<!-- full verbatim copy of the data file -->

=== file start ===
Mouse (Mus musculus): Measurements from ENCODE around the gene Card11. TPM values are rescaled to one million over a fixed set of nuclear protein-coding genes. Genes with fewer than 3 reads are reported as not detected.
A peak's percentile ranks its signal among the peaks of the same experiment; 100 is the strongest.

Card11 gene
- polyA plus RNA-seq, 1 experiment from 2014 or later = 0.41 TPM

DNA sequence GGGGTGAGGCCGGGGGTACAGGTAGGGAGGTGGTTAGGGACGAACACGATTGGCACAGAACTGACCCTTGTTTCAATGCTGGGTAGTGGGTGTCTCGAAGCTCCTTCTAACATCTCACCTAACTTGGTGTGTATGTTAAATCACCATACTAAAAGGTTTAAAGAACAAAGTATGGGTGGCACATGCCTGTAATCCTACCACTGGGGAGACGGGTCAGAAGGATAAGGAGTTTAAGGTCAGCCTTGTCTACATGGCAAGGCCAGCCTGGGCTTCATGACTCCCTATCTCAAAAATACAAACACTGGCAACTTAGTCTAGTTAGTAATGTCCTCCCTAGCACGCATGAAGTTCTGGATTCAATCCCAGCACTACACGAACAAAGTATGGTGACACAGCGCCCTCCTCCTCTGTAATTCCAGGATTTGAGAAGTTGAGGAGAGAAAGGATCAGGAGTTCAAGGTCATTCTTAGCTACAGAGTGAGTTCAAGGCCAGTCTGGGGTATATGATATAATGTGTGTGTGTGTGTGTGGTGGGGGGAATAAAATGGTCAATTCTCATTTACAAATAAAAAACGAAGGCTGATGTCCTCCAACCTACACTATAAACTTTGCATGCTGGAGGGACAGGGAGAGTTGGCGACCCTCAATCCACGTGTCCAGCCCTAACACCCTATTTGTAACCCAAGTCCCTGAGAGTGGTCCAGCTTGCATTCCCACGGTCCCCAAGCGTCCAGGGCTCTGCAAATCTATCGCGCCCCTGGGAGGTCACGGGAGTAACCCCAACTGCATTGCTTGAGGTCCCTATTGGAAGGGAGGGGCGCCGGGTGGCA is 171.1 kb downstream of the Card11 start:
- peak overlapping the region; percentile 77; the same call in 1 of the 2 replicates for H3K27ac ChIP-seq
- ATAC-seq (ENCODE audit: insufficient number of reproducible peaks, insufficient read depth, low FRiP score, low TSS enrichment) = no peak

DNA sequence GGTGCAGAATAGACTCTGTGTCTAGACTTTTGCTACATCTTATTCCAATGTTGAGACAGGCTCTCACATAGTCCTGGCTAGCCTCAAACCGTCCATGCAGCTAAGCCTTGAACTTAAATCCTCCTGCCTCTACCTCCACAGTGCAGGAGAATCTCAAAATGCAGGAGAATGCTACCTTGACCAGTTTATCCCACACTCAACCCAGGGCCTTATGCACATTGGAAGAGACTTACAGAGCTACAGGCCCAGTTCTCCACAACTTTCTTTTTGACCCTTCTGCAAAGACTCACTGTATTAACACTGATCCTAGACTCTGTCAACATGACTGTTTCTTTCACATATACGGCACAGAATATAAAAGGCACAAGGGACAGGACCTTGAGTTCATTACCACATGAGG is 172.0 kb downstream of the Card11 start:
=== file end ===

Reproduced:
Mouse (Mus musculus): Measurements from ENCODE around the gene Card11. TPM values are rescaled to one million over a fixed set of nuclear protein-coding genes. Genes with fewer than 3 reads are reported as not detected.
A peak's percentile ranks its signal among the peaks of the same experiment; 100 is the strongest.

Card11 gene
- polyA plus RNA-seq, 1 experiment from 2014 or later = 0.41 TPM

DNA sequence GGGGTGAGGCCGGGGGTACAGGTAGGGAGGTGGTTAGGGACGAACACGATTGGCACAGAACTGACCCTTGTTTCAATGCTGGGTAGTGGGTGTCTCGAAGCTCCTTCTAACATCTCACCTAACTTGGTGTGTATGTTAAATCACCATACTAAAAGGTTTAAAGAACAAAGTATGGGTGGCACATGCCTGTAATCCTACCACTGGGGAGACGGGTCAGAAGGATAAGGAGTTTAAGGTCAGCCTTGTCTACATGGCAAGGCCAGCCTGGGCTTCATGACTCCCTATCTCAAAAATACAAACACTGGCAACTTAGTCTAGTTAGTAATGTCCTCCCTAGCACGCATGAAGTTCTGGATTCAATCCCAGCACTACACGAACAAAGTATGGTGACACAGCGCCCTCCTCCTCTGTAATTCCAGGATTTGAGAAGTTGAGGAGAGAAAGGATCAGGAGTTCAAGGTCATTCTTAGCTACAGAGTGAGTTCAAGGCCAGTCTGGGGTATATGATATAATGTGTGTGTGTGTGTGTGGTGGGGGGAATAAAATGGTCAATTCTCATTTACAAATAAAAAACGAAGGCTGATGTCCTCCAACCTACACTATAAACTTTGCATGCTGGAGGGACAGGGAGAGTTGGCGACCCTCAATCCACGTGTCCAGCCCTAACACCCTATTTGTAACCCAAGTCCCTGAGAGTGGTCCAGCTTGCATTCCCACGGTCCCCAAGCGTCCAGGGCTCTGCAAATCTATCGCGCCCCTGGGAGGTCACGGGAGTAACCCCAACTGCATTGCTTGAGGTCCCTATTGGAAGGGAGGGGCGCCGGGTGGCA is 171.1 kb downstream of the Card11 start:
- peak overlapping the region; percentile 77; the same call in 1 of the 2 replicates for H3K27ac ChIP-seq
- ATAC-seq (ENCODE audit: insufficient number of reproducible peaks, insufficient read depth, low FRiP score, low TSS enrichment) = no peak

DNA sequence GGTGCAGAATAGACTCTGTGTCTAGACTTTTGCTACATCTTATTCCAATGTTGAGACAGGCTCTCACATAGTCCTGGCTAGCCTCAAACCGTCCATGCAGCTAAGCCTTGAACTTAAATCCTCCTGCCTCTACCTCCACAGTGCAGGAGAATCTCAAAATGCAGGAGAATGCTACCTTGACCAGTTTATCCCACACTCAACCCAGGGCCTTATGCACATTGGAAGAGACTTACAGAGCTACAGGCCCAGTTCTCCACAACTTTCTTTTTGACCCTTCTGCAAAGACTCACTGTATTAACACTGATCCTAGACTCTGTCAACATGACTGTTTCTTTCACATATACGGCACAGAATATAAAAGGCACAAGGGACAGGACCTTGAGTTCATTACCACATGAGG is 172.0 kb downstream of the Card11 start: